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Is your Credit Score important?

 

Can you prove that you know what you’re doing and can be trusted with money?

Your credit score tells people how much you owe and whether you are over extended. It tells them whether you are a good payer of your debts and whether you pay on time and the right amounts.The amount of debt you’re carrying is 30 percent of your credit score. So your credit card balance impacts your credit score. Having big balances can hurt your credit score.

Credit providers use your credit score to measure their risk in taking you on as a client. Based on this, they approve or decline your application for credit, or for an increase in your credit limit.

Your credit score is calculated by a credit bureau. While it is based on your credit report, it also takes account of how you pay your bills.  How much debt you have and – importantly – how all that compares to other credit active consumers. 

WHY KNOW YOUR CREDIT SCORE

Credit scores don’t get the attention they deserve and we don’t realize how important they are until we go to get a loan.  It’s then we realize we’ve somehow ruined it. Credit scores are one of the only ways for lenders to assess a borrower’s risk. This can mean the difference between not qualifying for the loan, but also paying hundreds to thousands more in interest.  It’s important that you work on keeping a clean credit file.

The most crucial role that credit ratings play in finances is in the interest rate. If you have a poor or bad credit rating, you are going to pay a much higher interest rate.  When it comes to buying a house, your credit score can become one of the most important numbers in the process.

MANAGING YOUR CREDIT SCORE

Check your credit report: Credit bureaus do make mistakes. Make sure that all the information in your credit report is yours and is accurate. Alert the credit bureau if you find any discrepancies.

Pay on time: Your payment record has a big influence on your credit score. Even paying a few days late can influence your rating. If you have to pay regular instalments, consider setting up a debit order, so you don’t forget and miss a payment. Or put a reminder in your diary or calendar.

Reduce what you owe: Use the credit report to list all your debts. Arrange these according to the interest rates charged on each. Try to pay off the ones with the highest interest rates first. At the same time, maintaining the minimum payments on your other accounts.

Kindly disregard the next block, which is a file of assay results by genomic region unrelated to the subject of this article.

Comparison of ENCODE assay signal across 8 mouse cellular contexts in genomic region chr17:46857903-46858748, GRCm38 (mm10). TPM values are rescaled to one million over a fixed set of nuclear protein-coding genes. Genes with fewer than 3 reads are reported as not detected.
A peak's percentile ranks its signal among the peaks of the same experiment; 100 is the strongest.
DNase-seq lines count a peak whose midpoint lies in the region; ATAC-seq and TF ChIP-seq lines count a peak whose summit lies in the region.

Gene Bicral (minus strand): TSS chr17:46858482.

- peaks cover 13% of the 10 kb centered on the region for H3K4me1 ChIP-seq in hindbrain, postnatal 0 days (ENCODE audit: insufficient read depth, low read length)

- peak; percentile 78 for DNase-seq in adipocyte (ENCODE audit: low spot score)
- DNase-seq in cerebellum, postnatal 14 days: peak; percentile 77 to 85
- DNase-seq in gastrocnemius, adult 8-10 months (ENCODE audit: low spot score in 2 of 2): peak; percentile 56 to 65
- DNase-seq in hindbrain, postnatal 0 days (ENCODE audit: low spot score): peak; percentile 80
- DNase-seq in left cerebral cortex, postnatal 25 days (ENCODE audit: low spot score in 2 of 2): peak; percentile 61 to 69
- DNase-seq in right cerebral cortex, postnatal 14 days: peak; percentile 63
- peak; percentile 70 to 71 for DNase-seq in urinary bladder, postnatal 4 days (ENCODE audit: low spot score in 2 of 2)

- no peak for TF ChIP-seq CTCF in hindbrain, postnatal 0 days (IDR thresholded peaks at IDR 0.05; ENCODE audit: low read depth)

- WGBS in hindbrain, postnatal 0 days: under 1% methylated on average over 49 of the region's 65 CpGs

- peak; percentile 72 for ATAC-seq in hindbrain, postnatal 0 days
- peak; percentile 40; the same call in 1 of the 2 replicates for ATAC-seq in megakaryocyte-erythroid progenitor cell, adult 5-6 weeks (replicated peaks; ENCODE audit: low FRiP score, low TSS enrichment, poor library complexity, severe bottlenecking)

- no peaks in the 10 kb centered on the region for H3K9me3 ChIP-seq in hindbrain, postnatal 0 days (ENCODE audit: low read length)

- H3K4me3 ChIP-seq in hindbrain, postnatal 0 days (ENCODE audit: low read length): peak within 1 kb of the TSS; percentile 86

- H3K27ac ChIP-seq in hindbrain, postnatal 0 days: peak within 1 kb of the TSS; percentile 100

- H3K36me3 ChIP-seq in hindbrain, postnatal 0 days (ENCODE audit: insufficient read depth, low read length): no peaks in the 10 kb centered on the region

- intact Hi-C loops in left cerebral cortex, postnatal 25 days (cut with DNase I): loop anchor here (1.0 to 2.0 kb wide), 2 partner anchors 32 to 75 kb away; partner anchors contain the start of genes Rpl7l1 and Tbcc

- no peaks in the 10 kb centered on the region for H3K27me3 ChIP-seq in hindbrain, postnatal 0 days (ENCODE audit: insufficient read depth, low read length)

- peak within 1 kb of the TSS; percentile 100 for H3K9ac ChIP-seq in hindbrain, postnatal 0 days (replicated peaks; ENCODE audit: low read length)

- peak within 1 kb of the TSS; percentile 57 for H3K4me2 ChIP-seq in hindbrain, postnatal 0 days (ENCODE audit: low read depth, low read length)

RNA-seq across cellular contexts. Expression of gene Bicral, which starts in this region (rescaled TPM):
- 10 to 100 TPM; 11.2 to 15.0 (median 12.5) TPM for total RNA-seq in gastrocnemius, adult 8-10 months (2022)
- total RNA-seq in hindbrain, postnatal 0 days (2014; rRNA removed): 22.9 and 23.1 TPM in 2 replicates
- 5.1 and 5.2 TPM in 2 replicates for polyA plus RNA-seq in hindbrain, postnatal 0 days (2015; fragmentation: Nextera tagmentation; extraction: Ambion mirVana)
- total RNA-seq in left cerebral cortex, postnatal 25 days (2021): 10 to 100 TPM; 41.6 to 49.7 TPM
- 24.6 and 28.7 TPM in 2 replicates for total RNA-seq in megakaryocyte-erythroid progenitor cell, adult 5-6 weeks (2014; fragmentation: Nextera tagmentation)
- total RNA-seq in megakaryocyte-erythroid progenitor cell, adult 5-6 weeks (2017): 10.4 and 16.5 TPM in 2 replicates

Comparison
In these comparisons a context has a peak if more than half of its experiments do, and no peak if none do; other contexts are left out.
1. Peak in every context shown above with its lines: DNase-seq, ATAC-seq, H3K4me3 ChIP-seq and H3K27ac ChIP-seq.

Pay off debt rather than move it around: Limit revolving debt such as credit cards. Don’t apply for more credit or accounts or increase your available credit as this could lower your credit score.

Tell creditors if you have a problem: Keeping your creditors informed if you’re having difficulties won’t improve your credit score. If you can negotiate a payment schedule your score should improve over time.

Outstanding debt will stay on your record: If an account is overdue it will affect your score. Making some payments or paying it off completely won’t clear your credit record, but will improve it.

Be aware that information about your payment profile can stay on your record for up to five years.

Closing an account doesn’t make the payment history go away. This will still reflect on your credit score.

By law, every South African is allowed to get one free credit report, every year. There are endless stories of people checking their credit reports to find errors or fraud in them. Sometimes people check their credit reports to find that someone’s taken out a loan in their name. Now their credit score is shot to shit. You have the right to force the credit bureaus to correct any errors against your name.  As long as you can prove that they’re errors. So, get your credit report every year.

There are a couple of credit bureaus that operate in South Africa that provide these reports. They all have pretty much the same information about you. Pick one and order a report on their website. 

CREDIT SCORE RESOURCES

You may have to pay to get your credit score and/or a complete credit history. It will be worth it and could be the difference of you getting that loan or mortgage you are hoping to get.  Below are a few places you can check out to get your personal credit information:

Have you recently checked your credit score?  It is suggested that you do this annually, so if you are behind, be sure to check it out today.

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